Biology, Engineering Are Creating 'Age of Living Machines': Susan Hockfield At Bengaluru Tech Summit
Hockfield, the President Emerita of Massachusetts Institute of Technology (MIT), was speaking at the Bengaluru Tech Summit, a three-day event that began here on Thursday.
From virus-based batteries, protein-based water filters to cancer-detecting nano-particles and cognitive bionic limbs, renowned neuroscientist Susan Hockfield, on Thursday spoke about the 'Age of Living Machines' that biology and engineering are starting to create.
Hockfield, the President Emerita of Massachusetts Institute of Technology (MIT), was speaking at the Bengaluru Tech Summit, a three-day event that began here on Thursday. With the theme 'Next is Now', the conference has drawn over 250 speakers from across the world to deliberate on the key challenges emerging in the post-pandemic world with a focus on the impact of prominent technologies and innovations in the domains of 'Information Technology and Electronics' and 'Biotechnology'.
Prime Minister Narendra Modi inaugurated the tech summit via video conferencing and in his address said that India is uniquely positioned to leap ahead in the information era, asserting that the country's local tech solutions have the potential to go global.
Introducing the keynote speaker, Biocon Founder Kiran Mazumdar Shaw said, "Susan Hockfield was the first woman and biologist to serve as MIT's president from 2004-2012."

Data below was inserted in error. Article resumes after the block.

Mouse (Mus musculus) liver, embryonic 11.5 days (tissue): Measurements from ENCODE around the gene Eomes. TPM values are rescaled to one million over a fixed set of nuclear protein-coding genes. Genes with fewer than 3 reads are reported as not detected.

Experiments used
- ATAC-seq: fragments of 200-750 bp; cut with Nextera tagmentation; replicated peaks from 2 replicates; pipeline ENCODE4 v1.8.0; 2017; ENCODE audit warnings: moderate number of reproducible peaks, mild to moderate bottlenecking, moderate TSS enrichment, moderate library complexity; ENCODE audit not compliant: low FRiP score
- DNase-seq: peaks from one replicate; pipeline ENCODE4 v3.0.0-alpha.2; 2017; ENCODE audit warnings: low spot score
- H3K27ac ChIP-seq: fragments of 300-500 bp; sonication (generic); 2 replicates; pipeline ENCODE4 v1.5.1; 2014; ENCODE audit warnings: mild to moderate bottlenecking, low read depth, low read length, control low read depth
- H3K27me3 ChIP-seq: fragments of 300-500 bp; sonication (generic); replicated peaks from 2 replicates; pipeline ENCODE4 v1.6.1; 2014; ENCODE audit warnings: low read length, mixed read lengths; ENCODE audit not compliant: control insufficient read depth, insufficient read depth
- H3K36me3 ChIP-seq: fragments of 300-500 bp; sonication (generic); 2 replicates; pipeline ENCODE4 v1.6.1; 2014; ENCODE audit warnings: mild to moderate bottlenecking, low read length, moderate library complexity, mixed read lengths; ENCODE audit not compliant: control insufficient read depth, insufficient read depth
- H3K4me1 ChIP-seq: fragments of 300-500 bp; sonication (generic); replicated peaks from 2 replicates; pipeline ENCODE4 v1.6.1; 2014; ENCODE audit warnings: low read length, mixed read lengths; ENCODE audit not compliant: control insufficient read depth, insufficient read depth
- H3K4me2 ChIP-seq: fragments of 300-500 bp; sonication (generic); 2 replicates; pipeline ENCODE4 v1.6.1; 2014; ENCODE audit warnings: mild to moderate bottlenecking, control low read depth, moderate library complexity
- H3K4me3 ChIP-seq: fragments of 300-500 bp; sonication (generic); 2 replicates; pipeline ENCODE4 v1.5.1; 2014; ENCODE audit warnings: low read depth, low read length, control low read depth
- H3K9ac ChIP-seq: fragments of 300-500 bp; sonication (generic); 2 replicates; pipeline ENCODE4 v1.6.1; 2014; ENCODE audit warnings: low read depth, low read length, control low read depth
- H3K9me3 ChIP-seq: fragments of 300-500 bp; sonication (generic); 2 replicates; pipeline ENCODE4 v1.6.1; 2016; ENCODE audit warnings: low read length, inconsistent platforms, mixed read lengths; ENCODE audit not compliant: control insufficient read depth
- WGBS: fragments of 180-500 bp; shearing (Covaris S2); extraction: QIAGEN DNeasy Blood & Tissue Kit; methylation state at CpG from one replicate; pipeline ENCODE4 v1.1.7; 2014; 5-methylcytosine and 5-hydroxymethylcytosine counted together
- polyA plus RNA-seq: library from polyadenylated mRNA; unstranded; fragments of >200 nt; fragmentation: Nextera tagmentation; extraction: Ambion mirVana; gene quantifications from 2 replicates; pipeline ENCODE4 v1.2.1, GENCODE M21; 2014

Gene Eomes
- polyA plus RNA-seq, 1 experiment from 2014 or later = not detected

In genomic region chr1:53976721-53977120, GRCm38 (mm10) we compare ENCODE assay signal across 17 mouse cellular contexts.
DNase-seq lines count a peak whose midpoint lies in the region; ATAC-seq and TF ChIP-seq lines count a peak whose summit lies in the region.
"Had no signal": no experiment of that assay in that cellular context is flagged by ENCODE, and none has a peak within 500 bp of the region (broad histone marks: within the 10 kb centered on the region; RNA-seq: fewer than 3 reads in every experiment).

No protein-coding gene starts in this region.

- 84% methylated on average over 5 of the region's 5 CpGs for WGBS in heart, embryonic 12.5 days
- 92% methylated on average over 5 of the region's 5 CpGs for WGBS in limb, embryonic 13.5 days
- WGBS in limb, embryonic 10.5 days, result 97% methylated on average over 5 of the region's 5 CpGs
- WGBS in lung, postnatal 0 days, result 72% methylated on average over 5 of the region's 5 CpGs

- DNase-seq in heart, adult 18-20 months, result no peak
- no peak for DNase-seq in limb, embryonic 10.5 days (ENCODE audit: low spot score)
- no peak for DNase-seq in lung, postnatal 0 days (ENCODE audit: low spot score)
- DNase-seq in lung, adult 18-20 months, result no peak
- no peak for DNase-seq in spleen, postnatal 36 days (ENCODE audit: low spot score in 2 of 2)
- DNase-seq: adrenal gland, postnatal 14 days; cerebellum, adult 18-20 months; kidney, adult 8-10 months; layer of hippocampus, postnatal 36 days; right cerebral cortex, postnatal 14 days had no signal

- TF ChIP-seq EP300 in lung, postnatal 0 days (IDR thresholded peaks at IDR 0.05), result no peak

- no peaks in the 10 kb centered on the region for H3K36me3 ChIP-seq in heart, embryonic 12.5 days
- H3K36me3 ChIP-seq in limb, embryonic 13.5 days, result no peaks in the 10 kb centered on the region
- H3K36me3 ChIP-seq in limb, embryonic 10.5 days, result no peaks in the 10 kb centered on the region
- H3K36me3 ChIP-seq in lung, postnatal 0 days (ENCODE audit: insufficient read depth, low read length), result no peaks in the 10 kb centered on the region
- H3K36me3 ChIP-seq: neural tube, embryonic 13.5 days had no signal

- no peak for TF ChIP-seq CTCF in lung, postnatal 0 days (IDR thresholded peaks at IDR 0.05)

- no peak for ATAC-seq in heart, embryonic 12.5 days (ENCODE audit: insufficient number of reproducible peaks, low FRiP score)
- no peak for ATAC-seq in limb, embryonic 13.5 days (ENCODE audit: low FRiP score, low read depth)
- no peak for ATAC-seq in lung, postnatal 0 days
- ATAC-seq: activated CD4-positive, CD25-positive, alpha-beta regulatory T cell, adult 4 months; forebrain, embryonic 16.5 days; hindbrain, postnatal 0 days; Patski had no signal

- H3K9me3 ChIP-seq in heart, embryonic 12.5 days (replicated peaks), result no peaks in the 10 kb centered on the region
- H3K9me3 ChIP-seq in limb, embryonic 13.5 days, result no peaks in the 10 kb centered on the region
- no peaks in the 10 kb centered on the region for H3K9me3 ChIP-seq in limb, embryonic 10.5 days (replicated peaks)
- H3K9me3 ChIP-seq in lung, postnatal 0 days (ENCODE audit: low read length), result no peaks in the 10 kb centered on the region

Speaking about the challenges the world is presently facing, Hockfield pointed out that the global population will reach 9.7 billion by 2050, but it is struggling with proper healthcare access, sustainable energy, water and food.
"By 2050, the energy domain is going to double, and this is one of the biggest challenges. In the case of water and food, as the world population increases, we need new farmland," she said.
"From Moore's law to genomics, the software of biology, in combination with the advances in molecular biology has positioned biology now as a quantified science that can accelerate great synergies with engineering - materials research, micro and nanotechnologies that will drive a huge adoption of bioengineering in improving the human condition in health, food and energy security and environmental sustainability", she added.
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